If the projectile is to be arc driven, it is required to initiate the arc which is normally accomplished by having a fuse means bridge across the initial or breech rail sections at the time when current flow is first injected there. When the fuse means explodes, an arc is initiated which pushes against and accelerates an insulating member. This member serves at least two functions. It must, first, seal the inner rail bore to prevent the arc or hot gases from bypassing the projectile and it must as its second function push the projectile unless the insulating member is also the projectile.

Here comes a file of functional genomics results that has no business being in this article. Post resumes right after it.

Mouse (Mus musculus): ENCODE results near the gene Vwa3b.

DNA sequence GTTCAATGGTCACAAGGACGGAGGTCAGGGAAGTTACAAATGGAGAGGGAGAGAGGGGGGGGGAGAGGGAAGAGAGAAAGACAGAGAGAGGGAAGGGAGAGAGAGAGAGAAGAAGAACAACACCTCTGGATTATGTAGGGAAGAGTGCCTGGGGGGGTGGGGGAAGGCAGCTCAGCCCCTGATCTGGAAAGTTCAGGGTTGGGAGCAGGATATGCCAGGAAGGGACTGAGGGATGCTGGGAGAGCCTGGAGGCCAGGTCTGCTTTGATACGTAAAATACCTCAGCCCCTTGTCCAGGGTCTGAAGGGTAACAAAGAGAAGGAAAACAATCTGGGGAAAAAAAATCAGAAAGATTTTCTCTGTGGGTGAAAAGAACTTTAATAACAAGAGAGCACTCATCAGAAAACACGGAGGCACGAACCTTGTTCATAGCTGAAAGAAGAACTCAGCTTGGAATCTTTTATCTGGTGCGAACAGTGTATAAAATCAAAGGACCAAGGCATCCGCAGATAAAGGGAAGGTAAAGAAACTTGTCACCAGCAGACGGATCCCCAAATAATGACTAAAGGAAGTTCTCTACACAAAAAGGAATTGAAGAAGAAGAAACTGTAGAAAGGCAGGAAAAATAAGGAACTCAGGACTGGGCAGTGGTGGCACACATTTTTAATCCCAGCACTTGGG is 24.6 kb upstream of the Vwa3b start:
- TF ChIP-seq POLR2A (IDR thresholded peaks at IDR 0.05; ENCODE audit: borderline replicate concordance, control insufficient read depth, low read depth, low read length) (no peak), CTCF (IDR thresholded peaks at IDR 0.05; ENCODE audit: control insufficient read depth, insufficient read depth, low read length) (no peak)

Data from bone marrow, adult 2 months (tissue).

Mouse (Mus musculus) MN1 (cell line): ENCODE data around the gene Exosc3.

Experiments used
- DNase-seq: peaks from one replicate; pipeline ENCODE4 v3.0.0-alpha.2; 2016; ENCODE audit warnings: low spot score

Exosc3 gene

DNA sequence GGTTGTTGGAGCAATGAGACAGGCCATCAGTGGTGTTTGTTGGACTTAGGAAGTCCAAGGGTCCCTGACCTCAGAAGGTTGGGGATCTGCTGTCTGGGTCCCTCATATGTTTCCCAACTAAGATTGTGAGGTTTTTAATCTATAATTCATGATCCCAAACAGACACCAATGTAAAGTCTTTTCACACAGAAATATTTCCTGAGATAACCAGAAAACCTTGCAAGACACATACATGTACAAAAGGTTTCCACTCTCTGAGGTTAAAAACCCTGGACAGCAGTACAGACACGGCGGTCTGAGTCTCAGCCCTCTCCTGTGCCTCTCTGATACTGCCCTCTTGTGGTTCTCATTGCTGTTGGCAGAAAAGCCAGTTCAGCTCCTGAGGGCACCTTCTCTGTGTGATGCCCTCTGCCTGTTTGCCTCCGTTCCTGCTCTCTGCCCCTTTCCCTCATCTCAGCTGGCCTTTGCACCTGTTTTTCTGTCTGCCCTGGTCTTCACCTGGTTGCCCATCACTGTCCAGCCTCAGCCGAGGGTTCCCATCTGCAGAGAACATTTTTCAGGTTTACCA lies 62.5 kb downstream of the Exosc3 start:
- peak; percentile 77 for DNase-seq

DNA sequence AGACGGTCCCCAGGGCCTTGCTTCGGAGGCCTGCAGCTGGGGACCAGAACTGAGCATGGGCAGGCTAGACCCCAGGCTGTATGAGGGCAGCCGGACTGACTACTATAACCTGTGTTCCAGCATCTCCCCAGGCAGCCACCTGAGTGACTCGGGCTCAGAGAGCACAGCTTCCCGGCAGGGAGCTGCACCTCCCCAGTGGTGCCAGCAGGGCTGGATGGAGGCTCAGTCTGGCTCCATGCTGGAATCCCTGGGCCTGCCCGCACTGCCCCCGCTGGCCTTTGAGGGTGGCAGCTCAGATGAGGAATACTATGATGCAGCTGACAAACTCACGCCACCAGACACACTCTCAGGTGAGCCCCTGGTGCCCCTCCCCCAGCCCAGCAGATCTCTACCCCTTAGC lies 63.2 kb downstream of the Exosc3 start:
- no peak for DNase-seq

The multistage electromagnetic accelerators hereinbefore described: advantageously utilize primary and secondary storage coils at each inductive energy storage location to allow switching at lower current levels, to simplify and reduce the cost of producing adequate switching hardware; allows the use of stored energy injection from a number of optimally located separate induction energy storage locations with energy initially supplied by a single or multiple energy sources to produce an ideal injection of energy into parallel rails in order to maintain a relatively constant acceleration force along the entire length of the rail, allows use of individual stage energy storage for ultra high velocity propulsion; allows energy remaining in the inductive stores and rails to be usefully utilized in accelerating the projectile even after the projectile has passed beyond the rail section initially powered by that particular inductive storage coil; allows greater efficiency or energy utilization because energy in a preceding stage is usefully dissipated in accelerating the projectile rather than being wasted; allows reduction in the energy to be dissipated at the muzzle after projectile exit and thus increases life and/or reduces complexity of the muzzle energy dissipation means; reduces the length of rail, which at any given instant experiences maximum current flow and thus reduces rail ohmic heating and ohmic heating losses; allows the individual stage, high current, inductive energy sources to be located close to the location where the high current is required, thus obviating the expense and high energy loss associated with transmitting ultra high current over longer distances; allows using a single initial energy source, which transmits power in the form of relatively low current to a number of separate locations where the current level is then increased to the magnitude required for electromagnetic launching.